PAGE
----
Eppich says, “Besides the danger to the environment, washer fluid is a very expensive way to go. Also, we need to operate our chore tractors at temps below minus 30ºC in the winter to feed stock. Washer fluid would be solid much of the winter here.”

Eppich cautioned against blending raw methanol (methyl alcohol) and water. “Raw methanol is extremely toxic and flammable. For your own safety, I would discourage the use of methanol.”

RV antifreeze (propylene glycol)

Mixed 50-50, RV antifreeze has a freeze point of approximately minus 40ºF and similar weight per gallon to that of water. It can be loaded tubeless, as it is noncorrosive and nontoxic.

Eppich says, “RV antifreeze is a much safer choice than conventional antifreeze, and it is readily available in large quantities, but it is more expensive than conventional antifreeze.”

Bio-friendly liquid ballasts

Over the past 20 years, there has been an incorporation of crop byproducts in the creation of liquid ballasts that are biodegradable, noncorrosive and nontoxic. These products utilize such organic materials as sugar beets, soybeans and distillers byproducts. The sugar beet-based product weighs approximately 30 percent more than water and solidifies at approximately minus 50ºF.

Preston Gwinn, tractor owner near Bloomington, Indiana, says, “I have a four-wheel-drive Kubota with a front-end loader I use to do various things. I was having trouble with the back end coming off of the ground when I lifted anything heavy.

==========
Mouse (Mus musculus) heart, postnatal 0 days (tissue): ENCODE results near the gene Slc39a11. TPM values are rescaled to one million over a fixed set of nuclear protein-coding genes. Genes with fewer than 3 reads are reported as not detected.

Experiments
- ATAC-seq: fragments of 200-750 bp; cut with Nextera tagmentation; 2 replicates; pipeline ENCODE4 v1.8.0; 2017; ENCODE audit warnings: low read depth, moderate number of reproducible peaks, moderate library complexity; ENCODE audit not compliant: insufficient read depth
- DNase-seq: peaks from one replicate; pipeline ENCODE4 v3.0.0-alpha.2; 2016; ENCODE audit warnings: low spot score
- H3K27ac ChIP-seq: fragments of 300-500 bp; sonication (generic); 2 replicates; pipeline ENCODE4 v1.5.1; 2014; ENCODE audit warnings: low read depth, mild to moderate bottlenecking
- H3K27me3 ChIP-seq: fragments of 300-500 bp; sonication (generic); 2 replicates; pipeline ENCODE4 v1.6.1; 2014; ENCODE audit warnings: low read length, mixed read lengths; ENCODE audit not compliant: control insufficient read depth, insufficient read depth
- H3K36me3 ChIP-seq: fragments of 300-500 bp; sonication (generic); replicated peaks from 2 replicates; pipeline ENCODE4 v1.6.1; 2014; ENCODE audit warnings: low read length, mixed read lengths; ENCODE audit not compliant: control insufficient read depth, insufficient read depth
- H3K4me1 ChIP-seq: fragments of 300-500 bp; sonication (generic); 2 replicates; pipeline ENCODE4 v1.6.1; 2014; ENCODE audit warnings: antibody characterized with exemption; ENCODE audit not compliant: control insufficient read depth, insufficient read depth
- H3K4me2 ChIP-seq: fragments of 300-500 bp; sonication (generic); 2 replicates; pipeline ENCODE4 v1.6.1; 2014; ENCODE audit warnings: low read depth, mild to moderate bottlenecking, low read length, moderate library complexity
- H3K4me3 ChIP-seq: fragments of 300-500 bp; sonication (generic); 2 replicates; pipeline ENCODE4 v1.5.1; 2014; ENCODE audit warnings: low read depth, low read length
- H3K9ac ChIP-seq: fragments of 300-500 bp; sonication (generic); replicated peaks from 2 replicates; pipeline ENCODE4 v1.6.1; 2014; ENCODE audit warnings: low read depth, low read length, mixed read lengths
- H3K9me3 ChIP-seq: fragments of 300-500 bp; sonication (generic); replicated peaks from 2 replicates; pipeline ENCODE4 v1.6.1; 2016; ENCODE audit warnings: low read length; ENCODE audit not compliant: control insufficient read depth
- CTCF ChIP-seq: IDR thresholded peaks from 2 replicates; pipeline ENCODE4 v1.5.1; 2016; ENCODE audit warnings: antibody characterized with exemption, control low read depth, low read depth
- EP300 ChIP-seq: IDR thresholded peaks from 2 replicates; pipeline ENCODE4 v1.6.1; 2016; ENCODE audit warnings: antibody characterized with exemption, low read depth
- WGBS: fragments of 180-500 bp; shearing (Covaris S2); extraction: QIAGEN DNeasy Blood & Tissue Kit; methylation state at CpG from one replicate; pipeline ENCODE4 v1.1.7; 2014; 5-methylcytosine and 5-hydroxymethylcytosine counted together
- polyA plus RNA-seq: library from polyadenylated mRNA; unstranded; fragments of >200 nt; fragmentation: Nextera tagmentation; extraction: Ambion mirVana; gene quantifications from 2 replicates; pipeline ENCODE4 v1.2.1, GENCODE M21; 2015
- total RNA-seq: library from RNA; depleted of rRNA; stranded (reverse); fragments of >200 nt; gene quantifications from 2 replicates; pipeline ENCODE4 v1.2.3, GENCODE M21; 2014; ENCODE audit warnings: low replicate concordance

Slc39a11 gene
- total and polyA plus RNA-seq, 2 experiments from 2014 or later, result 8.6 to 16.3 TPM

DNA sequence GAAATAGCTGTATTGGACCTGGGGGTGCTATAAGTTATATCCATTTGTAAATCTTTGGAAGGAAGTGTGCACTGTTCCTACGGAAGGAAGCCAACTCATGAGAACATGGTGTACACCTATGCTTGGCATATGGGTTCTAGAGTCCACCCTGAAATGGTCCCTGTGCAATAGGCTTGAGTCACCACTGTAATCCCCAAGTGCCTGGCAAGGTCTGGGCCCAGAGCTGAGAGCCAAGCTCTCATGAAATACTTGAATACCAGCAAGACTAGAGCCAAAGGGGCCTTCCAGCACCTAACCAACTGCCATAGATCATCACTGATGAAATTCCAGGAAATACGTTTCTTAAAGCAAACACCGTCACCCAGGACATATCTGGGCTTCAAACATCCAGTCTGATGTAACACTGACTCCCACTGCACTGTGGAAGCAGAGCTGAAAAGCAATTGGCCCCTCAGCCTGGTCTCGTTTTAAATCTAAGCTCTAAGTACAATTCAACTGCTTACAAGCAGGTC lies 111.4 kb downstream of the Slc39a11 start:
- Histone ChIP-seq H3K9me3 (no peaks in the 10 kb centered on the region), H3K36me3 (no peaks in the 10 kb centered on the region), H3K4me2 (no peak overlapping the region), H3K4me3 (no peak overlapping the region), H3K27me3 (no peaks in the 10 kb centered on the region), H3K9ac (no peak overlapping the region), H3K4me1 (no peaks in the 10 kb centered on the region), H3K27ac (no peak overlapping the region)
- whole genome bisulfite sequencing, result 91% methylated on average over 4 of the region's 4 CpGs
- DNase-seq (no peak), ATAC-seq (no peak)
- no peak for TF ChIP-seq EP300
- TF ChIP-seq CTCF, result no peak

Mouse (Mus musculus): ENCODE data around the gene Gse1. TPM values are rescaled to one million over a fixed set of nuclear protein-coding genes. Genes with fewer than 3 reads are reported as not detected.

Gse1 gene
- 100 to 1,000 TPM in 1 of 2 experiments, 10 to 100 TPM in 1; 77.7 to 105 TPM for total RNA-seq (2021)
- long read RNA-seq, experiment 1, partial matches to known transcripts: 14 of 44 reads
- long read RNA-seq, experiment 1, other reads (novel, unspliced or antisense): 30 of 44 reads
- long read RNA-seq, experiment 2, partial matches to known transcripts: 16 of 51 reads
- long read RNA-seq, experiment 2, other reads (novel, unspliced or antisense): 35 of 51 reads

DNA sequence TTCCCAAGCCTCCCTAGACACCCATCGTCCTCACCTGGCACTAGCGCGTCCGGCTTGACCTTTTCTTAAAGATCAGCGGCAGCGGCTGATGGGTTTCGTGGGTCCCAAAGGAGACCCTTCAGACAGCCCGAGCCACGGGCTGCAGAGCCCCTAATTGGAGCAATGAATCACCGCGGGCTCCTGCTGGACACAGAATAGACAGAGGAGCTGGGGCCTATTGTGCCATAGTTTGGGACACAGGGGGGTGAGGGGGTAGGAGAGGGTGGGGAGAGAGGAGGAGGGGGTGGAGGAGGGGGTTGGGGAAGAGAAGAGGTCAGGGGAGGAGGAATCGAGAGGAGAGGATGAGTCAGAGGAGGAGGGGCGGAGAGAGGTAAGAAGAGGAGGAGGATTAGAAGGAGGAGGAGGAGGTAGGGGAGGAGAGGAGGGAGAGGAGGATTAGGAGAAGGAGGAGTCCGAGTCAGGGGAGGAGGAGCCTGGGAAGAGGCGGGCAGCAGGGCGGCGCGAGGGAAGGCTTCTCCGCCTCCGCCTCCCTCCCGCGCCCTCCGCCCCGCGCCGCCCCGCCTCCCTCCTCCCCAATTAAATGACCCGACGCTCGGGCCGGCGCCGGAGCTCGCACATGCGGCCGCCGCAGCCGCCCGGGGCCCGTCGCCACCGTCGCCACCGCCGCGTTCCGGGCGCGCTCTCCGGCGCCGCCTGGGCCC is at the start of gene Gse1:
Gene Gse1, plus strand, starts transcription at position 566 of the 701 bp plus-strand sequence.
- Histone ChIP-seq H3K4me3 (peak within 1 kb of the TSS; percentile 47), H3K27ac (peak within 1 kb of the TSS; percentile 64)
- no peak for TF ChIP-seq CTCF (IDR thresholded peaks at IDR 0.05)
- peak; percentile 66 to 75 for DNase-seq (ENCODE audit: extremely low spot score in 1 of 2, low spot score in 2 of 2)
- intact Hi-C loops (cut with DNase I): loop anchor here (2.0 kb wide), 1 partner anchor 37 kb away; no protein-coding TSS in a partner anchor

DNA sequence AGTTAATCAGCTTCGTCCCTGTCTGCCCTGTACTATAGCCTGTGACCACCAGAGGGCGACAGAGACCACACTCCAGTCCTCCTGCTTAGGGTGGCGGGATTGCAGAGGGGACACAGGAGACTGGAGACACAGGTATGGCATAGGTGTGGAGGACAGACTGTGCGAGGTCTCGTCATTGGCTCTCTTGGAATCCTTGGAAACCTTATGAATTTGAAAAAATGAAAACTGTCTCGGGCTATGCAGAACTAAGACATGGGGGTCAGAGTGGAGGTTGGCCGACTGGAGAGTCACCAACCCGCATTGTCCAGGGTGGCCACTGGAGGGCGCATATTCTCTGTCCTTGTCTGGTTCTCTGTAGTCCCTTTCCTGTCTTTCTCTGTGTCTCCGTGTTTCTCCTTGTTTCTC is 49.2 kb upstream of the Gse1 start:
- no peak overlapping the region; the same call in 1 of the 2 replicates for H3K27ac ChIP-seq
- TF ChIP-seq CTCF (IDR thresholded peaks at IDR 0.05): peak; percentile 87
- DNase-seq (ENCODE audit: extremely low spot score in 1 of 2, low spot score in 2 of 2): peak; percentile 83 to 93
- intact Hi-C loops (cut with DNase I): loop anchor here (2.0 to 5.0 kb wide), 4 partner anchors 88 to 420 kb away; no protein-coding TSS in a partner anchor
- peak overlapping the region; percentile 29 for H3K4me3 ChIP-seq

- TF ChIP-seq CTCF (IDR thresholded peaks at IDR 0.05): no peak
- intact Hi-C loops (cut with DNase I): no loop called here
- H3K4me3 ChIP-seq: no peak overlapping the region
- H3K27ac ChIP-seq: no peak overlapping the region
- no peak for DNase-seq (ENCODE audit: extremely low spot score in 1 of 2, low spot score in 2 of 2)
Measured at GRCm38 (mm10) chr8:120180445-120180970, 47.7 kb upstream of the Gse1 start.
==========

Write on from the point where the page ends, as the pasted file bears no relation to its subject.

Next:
I spent a lot of time calling tire guys all over Indiana to find out what I could do to add weight to the back end of the tractor without putting anything corrosive or toxic in the tires. I discovered a sugar beet-based product made by Rim Guard. Since I had the ballast loaded into the rear tires of this tractor, I have not had to lock in the front end to do many of the chores that previously required four-wheel drive.”

Eppich adds, “There are many more options available today than in years past. You may have to make a few calls or prowl the internet, but you should be able to find the ballast that best suits your situation.”  end mark

PHOTO 1: External iron weights have been added to this John Deere 4455.

PHOTO 2: A calcium chloride and water solution leaks from a punctured tire on a John Deere 4455.

PHOTO 3: Corrosion to the outside of a rim and valve stem area is caused by exposure to calcium chloride. Photos by Michael Thomas.

Michael J. Thomas is a freelance writer. Email Michael J. Thomas.